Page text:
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Nature

Scientists have uncovered the largest volcanic region on Earth – two kilometres below the surface of the vast ice sheet that covers west Antarctica.

The project, by Edinburgh University researchers, has revealed almost 100 volcanoes – with the highest as tall as the Eiger, which stands at almost 4,000 metres in Switzerland.

Geologists say this huge region is likely to dwarf that of east Africa’s volcanic ridge, currently rated the densest concentration of volcanoes in the world.

And the activity of this range could have worrying consequences, they have warned.

“If one of these volcanoes were to erupt it could further destabilise west Antarctica’s ice sheets,” said glacier expert Robert Bingham, one of the paper’s authors.

“Anything that causes the melting of ice – which an eruption certainly would – is likely to speed up the flow of ice into the sea. theguardian.com
A bitter stand-off between a local community and miners has emerged after a significant seam of gold was found on protected conservation land in New Zealand’s North Island.

Last week New Talisman Gold Mines reported they had found a large vein of gold in the Karangahake Gorge in the North Island; 8,500kg of highest quality gold which put it in the top five percent of deposits worldwide when ranked on grade, according to the company.

The find is believed to be worth tens of millions of New Zealand dollars.

Talisman’s general manager of operations Wayne Chowles said the company planned to begin extracting small amounts of gold early next year, but locals in opposition to the scheme have sprung into action, saying the mining project threatens the “peace and harmony” of their “sacred” mountain and community.

But now the mining company and walkers are forced to share one narrow access road to the mountain.

Ruby Jane Powell is a member of the protest group Protect Karangahake, that has been opposing any mining action in the gorge for a number of years, but have “doubled their efforts” this week to protect the land, sending dozens of protestors to block the access road, or slow down prospecting efforts by sending “very slow walkers” to clog up the road and prevent vehicle access. theguardian.com
WARNINGS of a possible tsunami within 300km of a shallow magnitude 7.8 quake off the coast of Russia have been cancelled..

The epicentre is reported to have been 234km of Nikol’Skoye, Russia, among the Komandorski islands of the Bering Strait.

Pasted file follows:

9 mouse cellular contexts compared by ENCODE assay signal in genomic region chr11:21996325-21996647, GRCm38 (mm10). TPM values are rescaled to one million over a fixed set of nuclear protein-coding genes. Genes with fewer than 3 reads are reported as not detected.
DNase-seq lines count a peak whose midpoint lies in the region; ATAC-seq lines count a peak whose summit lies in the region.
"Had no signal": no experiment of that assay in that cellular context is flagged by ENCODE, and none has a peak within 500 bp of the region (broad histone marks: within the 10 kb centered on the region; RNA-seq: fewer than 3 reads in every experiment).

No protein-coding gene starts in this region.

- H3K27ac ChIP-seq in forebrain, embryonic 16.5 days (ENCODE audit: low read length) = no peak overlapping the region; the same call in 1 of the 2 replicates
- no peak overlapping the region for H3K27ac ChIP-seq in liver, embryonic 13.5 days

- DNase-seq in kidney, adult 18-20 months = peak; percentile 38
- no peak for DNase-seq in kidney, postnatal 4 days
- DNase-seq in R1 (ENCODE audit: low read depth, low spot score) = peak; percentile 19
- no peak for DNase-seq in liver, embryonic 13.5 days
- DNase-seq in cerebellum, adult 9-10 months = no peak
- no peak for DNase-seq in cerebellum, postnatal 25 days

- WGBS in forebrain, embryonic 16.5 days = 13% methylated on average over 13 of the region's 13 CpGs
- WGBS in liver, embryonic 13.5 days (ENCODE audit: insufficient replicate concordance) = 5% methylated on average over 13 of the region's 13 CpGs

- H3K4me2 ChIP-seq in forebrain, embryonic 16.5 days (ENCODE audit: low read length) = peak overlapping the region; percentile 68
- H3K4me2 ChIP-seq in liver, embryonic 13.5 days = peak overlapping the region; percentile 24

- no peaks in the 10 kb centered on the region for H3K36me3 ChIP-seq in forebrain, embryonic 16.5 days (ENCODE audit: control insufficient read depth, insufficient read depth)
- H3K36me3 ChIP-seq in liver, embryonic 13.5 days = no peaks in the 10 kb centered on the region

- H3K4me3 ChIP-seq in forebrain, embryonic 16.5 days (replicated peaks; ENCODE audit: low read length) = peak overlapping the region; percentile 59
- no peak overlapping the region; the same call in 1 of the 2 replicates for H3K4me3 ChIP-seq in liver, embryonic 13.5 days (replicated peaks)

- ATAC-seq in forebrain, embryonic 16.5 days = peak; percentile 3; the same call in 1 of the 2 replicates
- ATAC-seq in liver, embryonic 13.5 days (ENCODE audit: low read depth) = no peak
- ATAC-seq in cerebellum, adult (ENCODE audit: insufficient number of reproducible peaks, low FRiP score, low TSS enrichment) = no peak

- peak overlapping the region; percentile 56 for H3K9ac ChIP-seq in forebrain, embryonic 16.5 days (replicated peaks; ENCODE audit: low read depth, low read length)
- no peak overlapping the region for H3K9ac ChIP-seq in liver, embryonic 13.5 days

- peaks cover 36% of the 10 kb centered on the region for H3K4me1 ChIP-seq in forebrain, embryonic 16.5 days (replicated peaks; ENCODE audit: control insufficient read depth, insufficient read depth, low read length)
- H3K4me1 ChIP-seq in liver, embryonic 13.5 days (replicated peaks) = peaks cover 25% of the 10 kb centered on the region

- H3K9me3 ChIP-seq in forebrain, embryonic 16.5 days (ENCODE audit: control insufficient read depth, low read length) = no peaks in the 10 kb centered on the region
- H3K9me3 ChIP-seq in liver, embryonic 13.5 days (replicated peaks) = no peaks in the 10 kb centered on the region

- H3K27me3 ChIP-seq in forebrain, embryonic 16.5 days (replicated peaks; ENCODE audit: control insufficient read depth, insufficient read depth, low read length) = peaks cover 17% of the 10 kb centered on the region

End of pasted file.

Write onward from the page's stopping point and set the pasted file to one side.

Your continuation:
A tsunami advisory was initially issued by the US NWS for residents of the nearby Aleutian Islands, Alaska. But it has since reported the threat ‘has passed’.

Automated reporting systems indicate the quake happened at a shallow depth of about 10km, potentially sending ripples through the seafloor above.

Initially reported as magnitude 7.4, the US National Weather Service later revised this upwards - stating it was of 7.8 strength.

The quake was in the Bering Strait, on the Russian side of the channel which separates it from Alaska. The Komandorski and Aleutian Islands form a chain between the two continents. news.com.au
A photographer has captured images of a new island forming off the coast of North Carolina in the US.

Chad Koczera, a 30-year-old aerospace engineer from Connecticut, captured the island from his drone, revealing some stunning views of this new sandbank that seemingly came from nowhere.

It’s found just off Cape Point, a stretch of land off the coast of the state.

He posted the images on his Instagram account, @chadonka. iflscience.com
The acceleration is particularly intense on the U.S. East Coast, especially for Virginia and North Carolina.

Some measurements suggest that in those locations sea levels are rising three times more quickly than the worldwide average.

There are several reasons for this, including a sinking of the land, caused in part by the removal of groundwater.

Due to complex ocean currents, the water level is also higher in this area than elsewhere, and the addition of freshwater to the North Atlantic from Greenland ice melt accelerates this dynamic, explains Larry Atkinson, a professor of oceanography at Old Dominion

University who wasn’t involved in the paper.

“Based on robust estimates of the melting of the Greenland ice sheet...maybe it’s from the surface melting and also the discharge of the ice gradually into the ocean,” Zhang said. newsweek.com